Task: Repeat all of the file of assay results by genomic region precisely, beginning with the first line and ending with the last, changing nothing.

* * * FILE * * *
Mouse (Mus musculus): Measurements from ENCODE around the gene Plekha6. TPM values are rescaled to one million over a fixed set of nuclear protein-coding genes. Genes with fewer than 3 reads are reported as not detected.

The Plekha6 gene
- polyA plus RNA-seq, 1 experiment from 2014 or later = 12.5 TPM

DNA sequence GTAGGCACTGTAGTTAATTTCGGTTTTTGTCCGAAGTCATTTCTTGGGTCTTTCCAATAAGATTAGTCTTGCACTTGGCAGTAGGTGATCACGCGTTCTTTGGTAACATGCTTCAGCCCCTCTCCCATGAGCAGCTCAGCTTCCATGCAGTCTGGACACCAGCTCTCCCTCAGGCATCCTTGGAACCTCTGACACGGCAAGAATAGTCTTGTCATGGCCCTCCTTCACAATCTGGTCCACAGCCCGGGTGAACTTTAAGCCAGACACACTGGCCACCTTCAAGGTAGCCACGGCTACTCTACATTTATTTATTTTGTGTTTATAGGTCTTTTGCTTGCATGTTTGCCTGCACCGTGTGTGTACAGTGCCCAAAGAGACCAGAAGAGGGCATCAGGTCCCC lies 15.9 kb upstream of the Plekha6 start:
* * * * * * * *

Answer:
Mouse (Mus musculus): Measurements from ENCODE around the gene Plekha6. TPM values are rescaled to one million over a fixed set of nuclear protein-coding genes. Genes with fewer than 3 reads are reported as not detected.

The Plekha6 gene
- polyA plus RNA-seq, 1 experiment from 2014 or later = 12.5 TPM

DNA sequence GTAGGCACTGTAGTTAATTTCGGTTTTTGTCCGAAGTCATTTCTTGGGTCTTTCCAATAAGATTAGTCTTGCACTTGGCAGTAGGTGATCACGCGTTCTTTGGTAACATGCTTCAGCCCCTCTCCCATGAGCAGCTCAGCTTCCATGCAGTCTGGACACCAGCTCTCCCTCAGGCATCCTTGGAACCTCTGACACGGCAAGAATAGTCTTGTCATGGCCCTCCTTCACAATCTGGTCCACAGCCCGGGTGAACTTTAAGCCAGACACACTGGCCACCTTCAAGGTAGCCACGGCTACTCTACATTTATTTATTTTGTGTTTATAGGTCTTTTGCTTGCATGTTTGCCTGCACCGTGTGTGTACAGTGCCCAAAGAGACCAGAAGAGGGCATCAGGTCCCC lies 15.9 kb upstream of the Plekha6 start: